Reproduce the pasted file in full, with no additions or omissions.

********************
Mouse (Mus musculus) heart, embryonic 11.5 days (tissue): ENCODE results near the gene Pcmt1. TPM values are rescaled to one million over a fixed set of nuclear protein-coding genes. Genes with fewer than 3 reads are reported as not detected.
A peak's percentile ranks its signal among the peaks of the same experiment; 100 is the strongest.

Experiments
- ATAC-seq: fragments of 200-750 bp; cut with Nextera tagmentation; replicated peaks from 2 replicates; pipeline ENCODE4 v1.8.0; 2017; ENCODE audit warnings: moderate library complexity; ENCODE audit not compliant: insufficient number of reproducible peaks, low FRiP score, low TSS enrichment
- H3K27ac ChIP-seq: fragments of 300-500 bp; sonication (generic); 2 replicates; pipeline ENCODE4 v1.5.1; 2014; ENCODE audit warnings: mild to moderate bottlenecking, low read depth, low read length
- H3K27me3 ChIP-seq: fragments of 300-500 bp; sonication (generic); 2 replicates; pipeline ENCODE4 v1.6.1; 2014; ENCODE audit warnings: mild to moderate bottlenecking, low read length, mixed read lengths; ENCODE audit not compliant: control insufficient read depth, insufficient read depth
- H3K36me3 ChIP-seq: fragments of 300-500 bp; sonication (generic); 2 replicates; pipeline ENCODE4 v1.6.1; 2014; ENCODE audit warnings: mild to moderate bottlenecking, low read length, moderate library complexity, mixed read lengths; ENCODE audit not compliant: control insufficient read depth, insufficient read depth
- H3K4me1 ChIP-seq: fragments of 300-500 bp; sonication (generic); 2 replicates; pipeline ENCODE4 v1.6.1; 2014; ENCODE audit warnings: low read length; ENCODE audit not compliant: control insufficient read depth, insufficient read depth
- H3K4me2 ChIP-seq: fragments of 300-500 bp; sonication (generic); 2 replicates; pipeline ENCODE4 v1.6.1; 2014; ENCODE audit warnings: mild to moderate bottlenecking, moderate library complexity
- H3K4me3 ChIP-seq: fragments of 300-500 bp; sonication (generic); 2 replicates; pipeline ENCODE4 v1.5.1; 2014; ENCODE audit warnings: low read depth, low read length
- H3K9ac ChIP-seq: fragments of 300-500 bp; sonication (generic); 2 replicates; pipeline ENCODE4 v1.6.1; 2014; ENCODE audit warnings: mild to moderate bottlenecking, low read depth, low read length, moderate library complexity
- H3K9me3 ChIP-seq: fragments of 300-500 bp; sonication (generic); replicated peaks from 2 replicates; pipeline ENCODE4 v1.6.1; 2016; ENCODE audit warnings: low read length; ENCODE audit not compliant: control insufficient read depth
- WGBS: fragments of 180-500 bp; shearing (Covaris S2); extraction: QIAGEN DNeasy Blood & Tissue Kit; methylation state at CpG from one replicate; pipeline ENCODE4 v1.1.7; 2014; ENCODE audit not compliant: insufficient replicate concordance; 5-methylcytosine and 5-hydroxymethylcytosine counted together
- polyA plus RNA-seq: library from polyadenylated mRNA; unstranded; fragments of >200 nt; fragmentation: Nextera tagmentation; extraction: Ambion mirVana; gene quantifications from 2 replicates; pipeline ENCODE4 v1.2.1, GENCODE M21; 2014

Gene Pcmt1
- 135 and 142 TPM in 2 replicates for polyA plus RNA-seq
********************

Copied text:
Mouse (Mus musculus) heart, embryonic 11.5 days (tissue): ENCODE results near the gene Pcmt1. TPM values are rescaled to one million over a fixed set of nuclear protein-coding genes. Genes with fewer than 3 reads are reported as not detected.
A peak's percentile ranks its signal among the peaks of the same experiment; 100 is the strongest.

Experiments
- ATAC-seq: fragments of 200-750 bp; cut with Nextera tagmentation; replicated peaks from 2 replicates; pipeline ENCODE4 v1.8.0; 2017; ENCODE audit warnings: moderate library complexity; ENCODE audit not compliant: insufficient number of reproducible peaks, low FRiP score, low TSS enrichment
- H3K27ac ChIP-seq: fragments of 300-500 bp; sonication (generic); 2 replicates; pipeline ENCODE4 v1.5.1; 2014; ENCODE audit warnings: mild to moderate bottlenecking, low read depth, low read length
- H3K27me3 ChIP-seq: fragments of 300-500 bp; sonication (generic); 2 replicates; pipeline ENCODE4 v1.6.1; 2014; ENCODE audit warnings: mild to moderate bottlenecking, low read length, mixed read lengths; ENCODE audit not compliant: control insufficient read depth, insufficient read depth
- H3K36me3 ChIP-seq: fragments of 300-500 bp; sonication (generic); 2 replicates; pipeline ENCODE4 v1.6.1; 2014; ENCODE audit warnings: mild to moderate bottlenecking, low read length, moderate library complexity, mixed read lengths; ENCODE audit not compliant: control insufficient read depth, insufficient read depth
- H3K4me1 ChIP-seq: fragments of 300-500 bp; sonication (generic); 2 replicates; pipeline ENCODE4 v1.6.1; 2014; ENCODE audit warnings: low read length; ENCODE audit not compliant: control insufficient read depth, insufficient read depth
- H3K4me2 ChIP-seq: fragments of 300-500 bp; sonication (generic); 2 replicates; pipeline ENCODE4 v1.6.1; 2014; ENCODE audit warnings: mild to moderate bottlenecking, moderate library complexity
- H3K4me3 ChIP-seq: fragments of 300-500 bp; sonication (generic); 2 replicates; pipeline ENCODE4 v1.5.1; 2014; ENCODE audit warnings: low read depth, low read length
- H3K9ac ChIP-seq: fragments of 300-500 bp; sonication (generic); 2 replicates; pipeline ENCODE4 v1.6.1; 2014; ENCODE audit warnings: mild to moderate bottlenecking, low read depth, low read length, moderate library complexity
- H3K9me3 ChIP-seq: fragments of 300-500 bp; sonication (generic); replicated peaks from 2 replicates; pipeline ENCODE4 v1.6.1; 2016; ENCODE audit warnings: low read length; ENCODE audit not compliant: control insufficient read depth
- WGBS: fragments of 180-500 bp; shearing (Covaris S2); extraction: QIAGEN DNeasy Blood & Tissue Kit; methylation state at CpG from one replicate; pipeline ENCODE4 v1.1.7; 2014; ENCODE audit not compliant: insufficient replicate concordance; 5-methylcytosine and 5-hydroxymethylcytosine counted together
- polyA plus RNA-seq: library from polyadenylated mRNA; unstranded; fragments of >200 nt; fragmentation: Nextera tagmentation; extraction: Ambion mirVana; gene quantifications from 2 replicates; pipeline ENCODE4 v1.2.1, GENCODE M21; 2014

Gene Pcmt1
- 135 and 142 TPM in 2 replicates for polyA plus RNA-seq